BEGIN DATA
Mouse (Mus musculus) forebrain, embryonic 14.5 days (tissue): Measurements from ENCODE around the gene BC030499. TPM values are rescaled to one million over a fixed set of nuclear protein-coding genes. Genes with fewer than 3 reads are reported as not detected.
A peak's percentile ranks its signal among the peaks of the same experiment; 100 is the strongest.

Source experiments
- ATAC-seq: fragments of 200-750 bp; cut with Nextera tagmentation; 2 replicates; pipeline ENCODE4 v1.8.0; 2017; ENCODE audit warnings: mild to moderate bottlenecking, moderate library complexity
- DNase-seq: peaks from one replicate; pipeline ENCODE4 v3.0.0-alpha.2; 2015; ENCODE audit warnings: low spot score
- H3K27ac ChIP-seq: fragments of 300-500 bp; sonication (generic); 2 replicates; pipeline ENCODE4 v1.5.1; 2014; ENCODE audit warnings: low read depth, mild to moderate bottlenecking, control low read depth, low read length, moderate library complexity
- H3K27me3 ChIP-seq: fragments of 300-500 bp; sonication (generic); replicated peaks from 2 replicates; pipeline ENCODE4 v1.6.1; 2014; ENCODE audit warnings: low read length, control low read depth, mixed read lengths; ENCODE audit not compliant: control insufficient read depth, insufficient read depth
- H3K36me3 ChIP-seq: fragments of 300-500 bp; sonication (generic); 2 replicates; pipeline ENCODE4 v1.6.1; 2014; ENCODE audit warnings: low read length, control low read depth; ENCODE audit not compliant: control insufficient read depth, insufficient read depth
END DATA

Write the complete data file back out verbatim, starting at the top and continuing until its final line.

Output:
Mouse (Mus musculus) forebrain, embryonic 14.5 days (tissue): Measurements from ENCODE around the gene BC030499. TPM values are rescaled to one million over a fixed set of nuclear protein-coding genes. Genes with fewer than 3 reads are reported as not detected.
A peak's percentile ranks its signal among the peaks of the same experiment; 100 is the strongest.

Source experiments
- ATAC-seq: fragments of 200-750 bp; cut with Nextera tagmentation; 2 replicates; pipeline ENCODE4 v1.8.0; 2017; ENCODE audit warnings: mild to moderate bottlenecking, moderate library complexity
- DNase-seq: peaks from one replicate; pipeline ENCODE4 v3.0.0-alpha.2; 2015; ENCODE audit warnings: low spot score
- H3K27ac ChIP-seq: fragments of 300-500 bp; sonication (generic); 2 replicates; pipeline ENCODE4 v1.5.1; 2014; ENCODE audit warnings: low read depth, mild to moderate bottlenecking, control low read depth, low read length, moderate library complexity
- H3K27me3 ChIP-seq: fragments of 300-500 bp; sonication (generic); replicated peaks from 2 replicates; pipeline ENCODE4 v1.6.1; 2014; ENCODE audit warnings: low read length, control low read depth, mixed read lengths; ENCODE audit not compliant: control insufficient read depth, insufficient read depth
- H3K36me3 ChIP-seq: fragments of 300-500 bp; sonication (generic); 2 replicates; pipeline ENCODE4 v1.6.1; 2014; ENCODE audit warnings: low read length, control low read depth; ENCODE audit not compliant: control insufficient read depth, insufficient read depth